Lavingia was keen to stress that not all accidents could be designed out. “It is important to note that even with a properly designed and constructed barrier, the coach might have gone through,” he said.

Atkins highways and transportation head of technology Peter Whitfield described the apparent lack of tied in connections as “unusual”.

“I would be amazed if it complied with the requirements,” he said. “It would be normal for a parapet like this to be tied into the bridge deck. The investigators will be looking to see if the tie in detail for the parapet and the bridge met with the required design standards at the time.”


Google Street View images suggest that the parapet is a bolt down type secured by up to four bolts. The images also indicated that in certain sections these bolts were missing, as were lateral connections between the units which are supposed to hold the precast sections together.

The level of containment required of a barrier system is determined by risk analysis. Lavingia said that the gradient of the road, the nature of the bend and the height of the Acqualonga viaduct meant that engineers should have viewed it as a medium to high risk structure.

“Risk is calculated by multiplying probability by severity,” he said. “The probability of a plane crashing is low but the severity is very high; combined, the risk is also low.

“However, the likelihood of this sort of accident, where you [appear to] have a coach out of control is definitely not a low probability, and of course the severity is extremely high – combined, the risk would have been in the medium to high range.”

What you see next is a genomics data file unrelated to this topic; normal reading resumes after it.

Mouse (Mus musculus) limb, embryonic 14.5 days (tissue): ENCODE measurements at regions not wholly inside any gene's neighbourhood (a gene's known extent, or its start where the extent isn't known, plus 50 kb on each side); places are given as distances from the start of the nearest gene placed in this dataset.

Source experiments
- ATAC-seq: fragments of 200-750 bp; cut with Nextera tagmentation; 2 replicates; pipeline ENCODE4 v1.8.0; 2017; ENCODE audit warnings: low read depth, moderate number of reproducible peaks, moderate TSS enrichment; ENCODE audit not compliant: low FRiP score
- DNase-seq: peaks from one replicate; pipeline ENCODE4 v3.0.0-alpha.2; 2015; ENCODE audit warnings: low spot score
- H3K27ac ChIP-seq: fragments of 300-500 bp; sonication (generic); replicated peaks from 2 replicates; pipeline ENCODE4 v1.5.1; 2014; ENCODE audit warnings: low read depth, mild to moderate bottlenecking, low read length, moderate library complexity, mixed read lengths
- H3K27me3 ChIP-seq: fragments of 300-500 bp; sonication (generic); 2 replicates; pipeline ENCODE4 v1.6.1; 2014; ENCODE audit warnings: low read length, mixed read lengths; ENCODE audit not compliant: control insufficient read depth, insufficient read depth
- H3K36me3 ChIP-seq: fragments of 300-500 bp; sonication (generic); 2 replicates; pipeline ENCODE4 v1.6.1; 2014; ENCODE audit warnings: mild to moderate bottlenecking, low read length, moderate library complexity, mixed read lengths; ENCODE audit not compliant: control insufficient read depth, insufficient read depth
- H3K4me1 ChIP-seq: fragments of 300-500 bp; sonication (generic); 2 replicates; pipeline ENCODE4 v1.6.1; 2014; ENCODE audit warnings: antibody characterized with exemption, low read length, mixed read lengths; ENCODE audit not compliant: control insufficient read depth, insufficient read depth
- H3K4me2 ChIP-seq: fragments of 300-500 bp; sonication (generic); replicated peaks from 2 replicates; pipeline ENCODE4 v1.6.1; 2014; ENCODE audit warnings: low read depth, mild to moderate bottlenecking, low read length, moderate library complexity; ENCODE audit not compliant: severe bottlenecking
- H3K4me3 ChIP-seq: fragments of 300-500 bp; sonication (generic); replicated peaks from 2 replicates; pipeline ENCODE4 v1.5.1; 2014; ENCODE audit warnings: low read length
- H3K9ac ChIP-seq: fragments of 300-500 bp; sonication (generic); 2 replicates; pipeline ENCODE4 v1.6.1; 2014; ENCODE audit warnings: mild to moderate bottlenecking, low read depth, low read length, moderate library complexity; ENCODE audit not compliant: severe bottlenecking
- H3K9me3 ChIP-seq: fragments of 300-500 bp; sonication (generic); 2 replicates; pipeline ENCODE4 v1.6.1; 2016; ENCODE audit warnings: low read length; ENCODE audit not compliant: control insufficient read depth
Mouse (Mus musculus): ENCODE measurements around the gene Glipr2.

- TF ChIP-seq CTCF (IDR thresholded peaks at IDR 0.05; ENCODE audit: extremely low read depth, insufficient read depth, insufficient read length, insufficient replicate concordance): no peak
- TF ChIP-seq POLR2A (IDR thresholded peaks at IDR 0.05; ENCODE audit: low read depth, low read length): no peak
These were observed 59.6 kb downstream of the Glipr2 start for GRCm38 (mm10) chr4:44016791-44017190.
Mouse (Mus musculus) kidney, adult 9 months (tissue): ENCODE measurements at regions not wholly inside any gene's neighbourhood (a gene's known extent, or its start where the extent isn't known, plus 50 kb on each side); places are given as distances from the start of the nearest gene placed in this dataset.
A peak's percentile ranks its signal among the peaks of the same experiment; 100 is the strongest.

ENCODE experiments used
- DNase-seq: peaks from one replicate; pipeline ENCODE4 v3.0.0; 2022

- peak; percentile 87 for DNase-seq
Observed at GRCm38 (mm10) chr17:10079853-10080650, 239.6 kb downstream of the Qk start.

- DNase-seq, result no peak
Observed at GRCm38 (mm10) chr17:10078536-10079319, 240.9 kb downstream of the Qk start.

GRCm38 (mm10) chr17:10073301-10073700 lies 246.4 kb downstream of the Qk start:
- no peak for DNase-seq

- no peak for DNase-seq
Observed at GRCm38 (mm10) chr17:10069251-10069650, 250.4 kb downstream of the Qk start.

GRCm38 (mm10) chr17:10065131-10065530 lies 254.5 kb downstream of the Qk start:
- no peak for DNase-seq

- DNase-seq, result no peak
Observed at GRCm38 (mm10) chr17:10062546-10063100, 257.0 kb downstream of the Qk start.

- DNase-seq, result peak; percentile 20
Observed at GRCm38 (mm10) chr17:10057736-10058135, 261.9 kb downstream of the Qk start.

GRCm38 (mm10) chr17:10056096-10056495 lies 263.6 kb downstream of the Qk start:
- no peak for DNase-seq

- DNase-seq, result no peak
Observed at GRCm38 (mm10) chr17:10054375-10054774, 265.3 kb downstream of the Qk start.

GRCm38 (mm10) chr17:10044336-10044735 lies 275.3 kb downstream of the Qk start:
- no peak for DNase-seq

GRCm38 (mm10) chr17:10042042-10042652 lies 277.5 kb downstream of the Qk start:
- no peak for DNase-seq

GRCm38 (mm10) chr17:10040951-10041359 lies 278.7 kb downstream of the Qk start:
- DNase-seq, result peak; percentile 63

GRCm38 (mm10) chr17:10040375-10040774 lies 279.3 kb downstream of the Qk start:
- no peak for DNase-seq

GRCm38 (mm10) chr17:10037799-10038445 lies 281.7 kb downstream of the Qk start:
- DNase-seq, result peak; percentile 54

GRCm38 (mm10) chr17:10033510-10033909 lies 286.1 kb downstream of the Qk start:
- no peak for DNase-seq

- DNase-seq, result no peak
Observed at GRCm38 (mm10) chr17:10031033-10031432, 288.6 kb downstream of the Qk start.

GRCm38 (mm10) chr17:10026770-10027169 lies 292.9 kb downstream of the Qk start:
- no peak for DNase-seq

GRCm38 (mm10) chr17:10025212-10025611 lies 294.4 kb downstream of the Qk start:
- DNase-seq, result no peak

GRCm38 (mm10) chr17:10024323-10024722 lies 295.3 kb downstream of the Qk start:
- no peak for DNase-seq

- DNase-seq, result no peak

News agency Reuters reported that Italian magistrates were investigating the role of Autostrade per l’Italia in the accident. At the time of going to press the firm had not responded to NCE’s requests for information.

Parapet design

Consultant Atkins highways and transportation head of technology Peter Whitfield says vehicle weight, speed and angle of impact influence the behaviour of a bridge parapet. This also depends on the design criteria used, in particular the specified containment level.

A key issue for designers is the selection of the level of containment.

In lower risk scenarios a “normal” level of containment is specified. This would be sufficient to contain a 1.5t car at 110km/h.

A “higher” level of containment would withstand a 13t coach at 70km/h and the highest specified containment level, known as “very high”, would be used for high risk scenarios such as where a railway runs below a bridge. This would withstand the impact of a 30t HGV travelling at 65km/h.

All vehicle containment parapets must comply with the Test Acceptance Criteria requirements of BS EN 1317-2 based on the above vehicle weights, speed and also an impact angle of 20°. Higher impact angles can occur if a vehicle has rebounded or has struck another vehicle.

The UK design standard is TD 19/06 (Design manual for roads & bridges, volume 2, section 2, part 8) and this requires the risk level to be assessed before deciding what level of containment is specified.

In the UK a long viaduct which does not cross a railway would normally be provided with a parapet that would withstand, as a minimum, a 13t coach impact.

UK standards were reviewed after the Selby rail crash in 2001 when a vehicle crashed off the M62 onto the East Coast Mainline. While no major shortcomings were identified with the standard, the risk theory based Road Risk Restraint Standard was produced as a means to address the industry’s concerns about how risks were previously assessed on the UK’s highways.

Readers' comments (1)

  • Incompetence? Corruption? Who knows? It will be interesting to see if a full enquiry really is carried out and made public.